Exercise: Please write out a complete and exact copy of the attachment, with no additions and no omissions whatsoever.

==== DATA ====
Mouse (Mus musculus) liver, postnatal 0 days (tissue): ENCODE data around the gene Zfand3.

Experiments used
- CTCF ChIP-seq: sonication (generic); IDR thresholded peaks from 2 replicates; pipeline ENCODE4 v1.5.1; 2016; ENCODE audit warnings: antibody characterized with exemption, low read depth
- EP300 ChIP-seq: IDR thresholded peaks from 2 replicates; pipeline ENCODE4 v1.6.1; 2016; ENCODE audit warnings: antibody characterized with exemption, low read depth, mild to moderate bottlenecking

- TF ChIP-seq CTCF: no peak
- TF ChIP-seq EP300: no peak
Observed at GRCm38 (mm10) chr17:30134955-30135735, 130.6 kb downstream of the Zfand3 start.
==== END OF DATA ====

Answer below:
Mouse (Mus musculus) liver, postnatal 0 days (tissue): ENCODE data around the gene Zfand3.

Experiments used
- CTCF ChIP-seq: sonication (generic); IDR thresholded peaks from 2 replicates; pipeline ENCODE4 v1.5.1; 2016; ENCODE audit warnings: antibody characterized with exemption, low read depth
- EP300 ChIP-seq: IDR thresholded peaks from 2 replicates; pipeline ENCODE4 v1.6.1; 2016; ENCODE audit warnings: antibody characterized with exemption, low read depth, mild to moderate bottlenecking

- TF ChIP-seq CTCF: no peak
- TF ChIP-seq EP300: no peak
Observed at GRCm38 (mm10) chr17:30134955-30135735, 130.6 kb downstream of the Zfand3 start.